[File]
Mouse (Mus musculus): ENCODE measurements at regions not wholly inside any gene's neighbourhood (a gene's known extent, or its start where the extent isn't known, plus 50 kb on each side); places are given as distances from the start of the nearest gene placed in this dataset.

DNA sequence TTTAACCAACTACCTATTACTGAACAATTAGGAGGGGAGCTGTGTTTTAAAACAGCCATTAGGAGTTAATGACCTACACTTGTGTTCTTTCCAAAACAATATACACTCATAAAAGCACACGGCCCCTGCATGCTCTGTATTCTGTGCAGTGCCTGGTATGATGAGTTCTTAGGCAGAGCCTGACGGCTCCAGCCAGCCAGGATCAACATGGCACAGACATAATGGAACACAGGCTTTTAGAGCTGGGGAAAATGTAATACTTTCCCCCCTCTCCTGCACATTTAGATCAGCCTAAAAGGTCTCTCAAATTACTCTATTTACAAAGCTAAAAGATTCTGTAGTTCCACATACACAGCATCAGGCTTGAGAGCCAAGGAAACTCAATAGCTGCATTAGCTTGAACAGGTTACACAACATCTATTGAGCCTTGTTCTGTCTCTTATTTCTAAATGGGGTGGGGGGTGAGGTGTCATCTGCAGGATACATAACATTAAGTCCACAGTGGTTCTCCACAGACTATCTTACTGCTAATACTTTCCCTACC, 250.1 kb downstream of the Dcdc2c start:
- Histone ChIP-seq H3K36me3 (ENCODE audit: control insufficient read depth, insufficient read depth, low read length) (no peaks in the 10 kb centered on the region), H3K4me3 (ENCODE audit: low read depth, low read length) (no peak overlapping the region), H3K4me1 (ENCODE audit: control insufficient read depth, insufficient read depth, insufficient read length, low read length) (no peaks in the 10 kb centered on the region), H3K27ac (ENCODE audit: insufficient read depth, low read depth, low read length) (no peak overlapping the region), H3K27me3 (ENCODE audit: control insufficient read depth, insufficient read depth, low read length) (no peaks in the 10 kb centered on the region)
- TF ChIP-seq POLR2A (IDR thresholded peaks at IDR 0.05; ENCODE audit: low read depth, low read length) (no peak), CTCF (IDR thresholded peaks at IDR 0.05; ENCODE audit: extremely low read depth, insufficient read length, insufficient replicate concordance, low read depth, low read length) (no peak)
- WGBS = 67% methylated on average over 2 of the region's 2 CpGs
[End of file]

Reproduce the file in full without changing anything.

Mouse (Mus musculus): ENCODE measurements at regions not wholly inside any gene's neighbourhood (a gene's known extent, or its start where the extent isn't known, plus 50 kb on each side); places are given as distances from the start of the nearest gene placed in this dataset.

DNA sequence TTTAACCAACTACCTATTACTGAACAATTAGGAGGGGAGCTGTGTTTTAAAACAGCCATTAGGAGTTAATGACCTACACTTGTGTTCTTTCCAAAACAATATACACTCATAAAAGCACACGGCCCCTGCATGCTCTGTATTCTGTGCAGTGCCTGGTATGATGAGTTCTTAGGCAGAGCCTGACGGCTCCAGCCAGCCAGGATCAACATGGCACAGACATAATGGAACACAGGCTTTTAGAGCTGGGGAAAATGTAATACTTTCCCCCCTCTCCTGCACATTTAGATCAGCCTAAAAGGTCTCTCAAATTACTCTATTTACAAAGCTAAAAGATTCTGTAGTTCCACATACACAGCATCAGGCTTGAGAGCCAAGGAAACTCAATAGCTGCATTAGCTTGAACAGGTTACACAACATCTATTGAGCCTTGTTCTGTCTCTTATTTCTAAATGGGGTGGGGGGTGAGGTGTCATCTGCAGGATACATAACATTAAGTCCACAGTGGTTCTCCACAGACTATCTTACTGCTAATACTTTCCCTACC, 250.1 kb downstream of the Dcdc2c start:
- Histone ChIP-seq H3K36me3 (ENCODE audit: control insufficient read depth, insufficient read depth, low read length) (no peaks in the 10 kb centered on the region), H3K4me3 (ENCODE audit: low read depth, low read length) (no peak overlapping the region), H3K4me1 (ENCODE audit: control insufficient read depth, insufficient read depth, insufficient read length, low read length) (no peaks in the 10 kb centered on the region), H3K27ac (ENCODE audit: insufficient read depth, low read depth, low read length) (no peak overlapping the region), H3K27me3 (ENCODE audit: control insufficient read depth, insufficient read depth, low read length) (no peaks in the 10 kb centered on the region)
- TF ChIP-seq POLR2A (IDR thresholded peaks at IDR 0.05; ENCODE audit: low read depth, low read length) (no peak), CTCF (IDR thresholded peaks at IDR 0.05; ENCODE audit: extremely low read depth, insufficient read length, insufficient replicate concordance, low read depth, low read length) (no peak)
- WGBS = 67% methylated on average over 2 of the region's 2 CpGs